Mother Karen Edwards (left) clung for eight years to the hope that her daughter Becky was still alive. Imelda Staunton (right) played Karen in the ITV drama ‘A Confession’

Karen has written a book, telling the story of her daughter’s short and troubled life, and attempting to make sense of what happened.

Born in April 1982, a little sister for Steven, Becky was a sensitive child who was deeply affected when her parents split up when she was six.

At school, her shyness made her a target for bullies. Karen remembers one incident where dog dirt was smeared on her cardigan and she was made to put it on.

Before she was 12, Becky had attempted suicide, was self-harming and had been referred to a child psychologist. ‘I could not believe it was happening — not to my little girl,’ says her mother.

Yes, there were happy family memories, too; Karen says Becky was thrilled when she remarried in 1997, adored her stepdad, Charlie, and was a proud bridesmaid. But there were also dark times.

As she moved through her teens, she fell in with a bad crowd and started inhaling solvents; then she moved on to heroin.

By then, all Becky’s ambitions of becoming a vet had gone and she dropped out of school.

Over the coming years, Karen’s whole life became about getting Becky help, or dealing with the fallout from her addiction. Time after time, she went to drug dens and dragged her home.

She tried to keep her off the streets, too, supporting her when Becky insisted she was going to get clean. She so wanted to get her life back, Karen insists.

‘She hated what it was doing to her, to me, to everyone. But she still went back, every time.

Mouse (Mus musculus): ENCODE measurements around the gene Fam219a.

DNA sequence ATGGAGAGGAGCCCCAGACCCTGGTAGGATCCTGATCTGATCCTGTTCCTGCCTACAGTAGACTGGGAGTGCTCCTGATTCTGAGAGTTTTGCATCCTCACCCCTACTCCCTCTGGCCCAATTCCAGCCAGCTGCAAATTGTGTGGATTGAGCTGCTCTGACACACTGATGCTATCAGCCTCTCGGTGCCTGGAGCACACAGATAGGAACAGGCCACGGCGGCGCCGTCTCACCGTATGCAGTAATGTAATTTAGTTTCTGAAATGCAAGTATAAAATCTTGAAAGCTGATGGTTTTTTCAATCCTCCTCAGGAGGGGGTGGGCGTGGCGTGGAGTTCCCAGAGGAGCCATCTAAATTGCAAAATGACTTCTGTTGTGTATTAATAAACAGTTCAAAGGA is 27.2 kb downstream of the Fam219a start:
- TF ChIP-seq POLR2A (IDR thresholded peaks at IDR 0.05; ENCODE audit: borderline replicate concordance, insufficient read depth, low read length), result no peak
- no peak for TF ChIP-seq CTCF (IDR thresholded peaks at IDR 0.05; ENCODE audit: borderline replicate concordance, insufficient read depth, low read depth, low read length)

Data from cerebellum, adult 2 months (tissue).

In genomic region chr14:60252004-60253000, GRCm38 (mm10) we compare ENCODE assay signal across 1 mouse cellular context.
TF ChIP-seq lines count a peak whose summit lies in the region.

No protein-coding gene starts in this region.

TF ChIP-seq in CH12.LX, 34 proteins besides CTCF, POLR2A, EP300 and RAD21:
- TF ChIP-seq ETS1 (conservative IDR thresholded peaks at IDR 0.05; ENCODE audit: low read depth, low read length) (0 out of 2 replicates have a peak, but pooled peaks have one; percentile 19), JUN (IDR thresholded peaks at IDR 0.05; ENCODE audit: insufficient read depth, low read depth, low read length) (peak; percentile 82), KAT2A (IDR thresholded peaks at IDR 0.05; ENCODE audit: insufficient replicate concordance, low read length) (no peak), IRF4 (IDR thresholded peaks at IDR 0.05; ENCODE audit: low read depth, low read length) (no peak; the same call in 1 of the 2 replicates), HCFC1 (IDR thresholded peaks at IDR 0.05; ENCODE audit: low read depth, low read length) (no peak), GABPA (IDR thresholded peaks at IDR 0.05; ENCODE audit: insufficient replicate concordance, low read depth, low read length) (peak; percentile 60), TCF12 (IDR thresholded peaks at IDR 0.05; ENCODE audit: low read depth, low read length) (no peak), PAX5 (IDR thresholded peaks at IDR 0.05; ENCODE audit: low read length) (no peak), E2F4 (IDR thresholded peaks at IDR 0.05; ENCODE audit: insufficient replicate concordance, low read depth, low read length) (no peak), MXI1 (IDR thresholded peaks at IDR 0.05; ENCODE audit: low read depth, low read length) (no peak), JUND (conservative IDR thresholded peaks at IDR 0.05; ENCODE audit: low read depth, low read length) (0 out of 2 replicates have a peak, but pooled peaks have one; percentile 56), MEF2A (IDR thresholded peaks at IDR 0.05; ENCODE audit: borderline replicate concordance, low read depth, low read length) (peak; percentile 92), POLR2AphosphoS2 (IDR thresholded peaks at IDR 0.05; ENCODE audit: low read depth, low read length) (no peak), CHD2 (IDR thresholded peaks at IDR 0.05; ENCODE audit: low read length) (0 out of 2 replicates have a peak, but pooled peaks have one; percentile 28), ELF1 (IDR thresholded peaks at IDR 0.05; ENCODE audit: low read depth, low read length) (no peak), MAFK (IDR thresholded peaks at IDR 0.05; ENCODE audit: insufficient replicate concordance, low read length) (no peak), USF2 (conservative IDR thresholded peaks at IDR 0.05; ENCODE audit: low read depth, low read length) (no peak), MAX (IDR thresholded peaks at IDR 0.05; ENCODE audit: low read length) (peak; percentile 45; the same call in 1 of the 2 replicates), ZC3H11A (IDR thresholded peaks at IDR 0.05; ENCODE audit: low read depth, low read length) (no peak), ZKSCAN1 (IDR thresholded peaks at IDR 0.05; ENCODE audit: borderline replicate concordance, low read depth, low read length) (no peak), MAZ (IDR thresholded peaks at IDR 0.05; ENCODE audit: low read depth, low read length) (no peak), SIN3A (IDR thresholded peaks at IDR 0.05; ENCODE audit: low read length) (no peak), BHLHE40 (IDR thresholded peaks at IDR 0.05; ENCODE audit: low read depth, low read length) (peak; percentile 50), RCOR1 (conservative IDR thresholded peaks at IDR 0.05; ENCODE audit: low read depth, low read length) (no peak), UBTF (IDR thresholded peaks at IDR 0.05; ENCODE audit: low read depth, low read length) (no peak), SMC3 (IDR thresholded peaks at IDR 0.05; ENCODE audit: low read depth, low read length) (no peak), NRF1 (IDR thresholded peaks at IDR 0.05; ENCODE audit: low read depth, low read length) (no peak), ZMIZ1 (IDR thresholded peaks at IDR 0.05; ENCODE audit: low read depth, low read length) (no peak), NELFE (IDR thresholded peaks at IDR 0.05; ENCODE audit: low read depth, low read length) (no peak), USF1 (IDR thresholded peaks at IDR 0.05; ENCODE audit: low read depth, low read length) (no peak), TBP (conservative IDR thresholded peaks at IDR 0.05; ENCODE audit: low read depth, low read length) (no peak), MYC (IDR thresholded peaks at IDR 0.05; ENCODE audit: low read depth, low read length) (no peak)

‘Afterwards, I know everyone was asking how a clever girl from a loving family could end up as a sex worker, in a shallow grave in a field, and I’ve asked that question myself a million times.

‘I feel I failed her. Any mother would. But it was the drugs that failed her. They left her vulnerable to monsters like Halliwell.’

Karen last saw her daughter in 2002, on that day they’d been in court. Afterwards, with a fine and a criminal record, Becky asked her mother to drive her to see a boyfriend. ‘I had to — I knew she would go anyway,’ Karen says.

It was the last time she would see Becky alive.

In the coming weeks and months, she expected Becky to walk in the door at any moment.

‘She’d gone off before, but she’d always remembered Mother’s Day and birthdays,’ she recalls. ‘But this time there was silence.’

Weeks became months. Then years. Karen searched, of course. She went back to the streets, looking for Becky, and got in touch with the police — twice.

‘But the situation was confused. There were members of the family — on her dad’s side — who said they had seen her. ‘Her grandfather insisted he had seen her on a bus and she’d got off and given him a hug. Someone else said she was running a club in Bristol.

‘I got in touch with all the clubs — nothing. But because there had been supposed sightings of her, the police said they couldn’t register her as a missing person.’